... guest of honour), the memory of Lee was eulogised along with that of Grant, and the oration in his honour was received with equal applause. Finally, it is admitted even by those who are most inclined to make light of the sentiment elicited by the late war, that all the States of the Atlantic seaboard are instinctively drawing together to counterpoise the growing predominance of the West. This substitution of a new line of cleavage for the old one may seem a questionable matter for rejoicing. But in any great community, conflicts of interest ...
— America To-day, Observations and Reflections • William Archer

... had heard in a vague way of the place, as a whim of a certain young nobleman who combined brains with the pursuit of pleasure. Like most ideas, it was simple enough when once conceived. Any one possessing a mile or two of secluded seaboard, cut off on the land side by precipitous approaches, and including a sheltered river mouth ingeniously hidden by nature, in the form of a jutting wall of rock, from the sea, might have made as good use of these natural opportunities as the nobleman in question, ...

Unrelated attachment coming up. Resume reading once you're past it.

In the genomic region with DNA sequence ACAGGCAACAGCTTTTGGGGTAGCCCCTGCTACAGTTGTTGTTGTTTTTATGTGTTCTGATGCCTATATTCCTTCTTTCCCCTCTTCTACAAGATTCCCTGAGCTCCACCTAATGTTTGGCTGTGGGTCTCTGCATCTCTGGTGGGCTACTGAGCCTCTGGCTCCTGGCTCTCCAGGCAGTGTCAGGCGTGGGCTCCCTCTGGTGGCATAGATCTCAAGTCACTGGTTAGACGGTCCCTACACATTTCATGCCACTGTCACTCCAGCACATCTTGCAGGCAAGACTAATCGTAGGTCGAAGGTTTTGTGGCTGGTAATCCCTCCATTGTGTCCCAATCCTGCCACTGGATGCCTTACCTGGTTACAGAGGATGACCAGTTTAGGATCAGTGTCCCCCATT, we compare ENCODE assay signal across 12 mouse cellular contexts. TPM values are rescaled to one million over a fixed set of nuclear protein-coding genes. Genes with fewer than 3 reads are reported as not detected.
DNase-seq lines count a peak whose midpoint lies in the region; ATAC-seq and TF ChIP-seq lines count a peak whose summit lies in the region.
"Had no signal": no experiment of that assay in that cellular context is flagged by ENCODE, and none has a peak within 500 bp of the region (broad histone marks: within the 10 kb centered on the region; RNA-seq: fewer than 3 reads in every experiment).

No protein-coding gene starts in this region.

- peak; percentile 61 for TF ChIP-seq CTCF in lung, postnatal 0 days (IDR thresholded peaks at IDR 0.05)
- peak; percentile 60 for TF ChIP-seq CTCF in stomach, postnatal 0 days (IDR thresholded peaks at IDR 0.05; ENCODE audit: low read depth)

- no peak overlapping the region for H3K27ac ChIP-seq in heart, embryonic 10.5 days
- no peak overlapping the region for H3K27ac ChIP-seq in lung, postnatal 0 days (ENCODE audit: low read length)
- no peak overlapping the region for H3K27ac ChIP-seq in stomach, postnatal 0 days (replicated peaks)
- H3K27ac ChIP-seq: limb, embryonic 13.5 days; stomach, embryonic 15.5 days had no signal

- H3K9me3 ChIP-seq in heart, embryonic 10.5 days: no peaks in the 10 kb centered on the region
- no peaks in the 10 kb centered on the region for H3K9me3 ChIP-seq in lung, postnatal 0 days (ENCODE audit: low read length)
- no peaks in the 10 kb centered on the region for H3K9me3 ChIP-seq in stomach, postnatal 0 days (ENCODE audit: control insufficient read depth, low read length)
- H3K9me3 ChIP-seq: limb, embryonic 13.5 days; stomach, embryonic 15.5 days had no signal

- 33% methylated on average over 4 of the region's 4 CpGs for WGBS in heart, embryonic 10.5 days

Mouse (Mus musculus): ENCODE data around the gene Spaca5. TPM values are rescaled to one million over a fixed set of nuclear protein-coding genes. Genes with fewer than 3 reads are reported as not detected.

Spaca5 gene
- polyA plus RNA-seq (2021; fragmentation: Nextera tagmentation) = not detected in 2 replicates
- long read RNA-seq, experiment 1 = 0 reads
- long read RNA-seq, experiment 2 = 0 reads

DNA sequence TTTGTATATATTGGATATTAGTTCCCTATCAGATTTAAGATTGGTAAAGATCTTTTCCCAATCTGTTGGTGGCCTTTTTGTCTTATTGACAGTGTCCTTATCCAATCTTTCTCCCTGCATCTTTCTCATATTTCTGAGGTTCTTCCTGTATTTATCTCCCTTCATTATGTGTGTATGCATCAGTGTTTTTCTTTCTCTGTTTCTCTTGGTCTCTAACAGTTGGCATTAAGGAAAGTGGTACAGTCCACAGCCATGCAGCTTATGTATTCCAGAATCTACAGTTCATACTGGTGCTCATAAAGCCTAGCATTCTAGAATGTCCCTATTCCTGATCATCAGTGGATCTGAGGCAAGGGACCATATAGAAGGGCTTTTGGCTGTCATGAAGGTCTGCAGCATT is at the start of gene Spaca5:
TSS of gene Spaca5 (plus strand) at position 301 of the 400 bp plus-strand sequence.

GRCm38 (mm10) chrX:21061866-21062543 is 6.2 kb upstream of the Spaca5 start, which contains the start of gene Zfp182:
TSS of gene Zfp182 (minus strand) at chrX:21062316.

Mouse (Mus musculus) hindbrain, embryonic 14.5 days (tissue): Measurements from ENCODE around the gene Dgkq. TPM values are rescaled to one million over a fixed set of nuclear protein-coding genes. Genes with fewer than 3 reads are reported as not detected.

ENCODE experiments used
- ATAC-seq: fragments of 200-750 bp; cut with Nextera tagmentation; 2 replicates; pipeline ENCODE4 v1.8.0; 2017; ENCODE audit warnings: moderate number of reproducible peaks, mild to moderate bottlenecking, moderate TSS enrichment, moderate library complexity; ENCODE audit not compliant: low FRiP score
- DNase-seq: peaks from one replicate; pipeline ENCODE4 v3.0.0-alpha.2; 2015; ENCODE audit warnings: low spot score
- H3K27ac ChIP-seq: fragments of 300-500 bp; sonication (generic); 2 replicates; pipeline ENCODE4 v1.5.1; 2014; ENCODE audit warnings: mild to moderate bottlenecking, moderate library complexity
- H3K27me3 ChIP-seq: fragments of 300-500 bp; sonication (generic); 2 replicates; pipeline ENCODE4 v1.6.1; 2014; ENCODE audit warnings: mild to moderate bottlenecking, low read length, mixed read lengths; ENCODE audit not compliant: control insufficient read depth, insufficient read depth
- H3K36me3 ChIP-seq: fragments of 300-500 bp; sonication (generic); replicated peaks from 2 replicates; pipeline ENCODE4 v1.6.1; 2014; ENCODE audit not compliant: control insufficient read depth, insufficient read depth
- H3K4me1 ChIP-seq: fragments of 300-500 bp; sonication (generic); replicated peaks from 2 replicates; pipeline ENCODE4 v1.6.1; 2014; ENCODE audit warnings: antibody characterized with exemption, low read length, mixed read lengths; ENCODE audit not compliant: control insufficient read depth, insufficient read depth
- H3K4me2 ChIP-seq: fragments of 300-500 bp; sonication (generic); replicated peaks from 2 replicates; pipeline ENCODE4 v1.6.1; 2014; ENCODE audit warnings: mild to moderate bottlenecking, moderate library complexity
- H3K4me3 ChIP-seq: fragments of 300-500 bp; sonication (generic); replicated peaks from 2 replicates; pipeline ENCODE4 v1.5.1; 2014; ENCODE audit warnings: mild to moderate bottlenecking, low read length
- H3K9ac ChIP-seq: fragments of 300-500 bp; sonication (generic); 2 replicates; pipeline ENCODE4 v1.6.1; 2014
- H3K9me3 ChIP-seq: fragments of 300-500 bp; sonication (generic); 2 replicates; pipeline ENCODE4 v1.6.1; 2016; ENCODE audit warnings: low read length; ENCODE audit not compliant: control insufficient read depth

— The Quest of the Golden Girl • Richard le Gallienne

... were also passed against the Tories in New Hampshire, New York, New Jersey, and Virginia, and in nearly all the colonies now seaboard States. ...
— The Loyalists of America and Their Times, Vol. 1 of 2 - From 1620-1816 • Egerton Ryerson

... was well met with rustic offender. The officer sitting at home over a bit of fire until the criminal came to visit him, and the criminal coming—it was a fair match. One felt as if this must have been the order in that delightful seaboard Bohemia where Florizel and Perdita courted in such sweet accents, and the Puritan sang psalms to hornpipes, and the four-and-twenty shearers danced with nosegays in their bosoms, and chanted their three songs ...
— The Works of Robert Louis Stevenson - Swanston Edition Vol. XXII (of 25) • Robert Louis Stevenson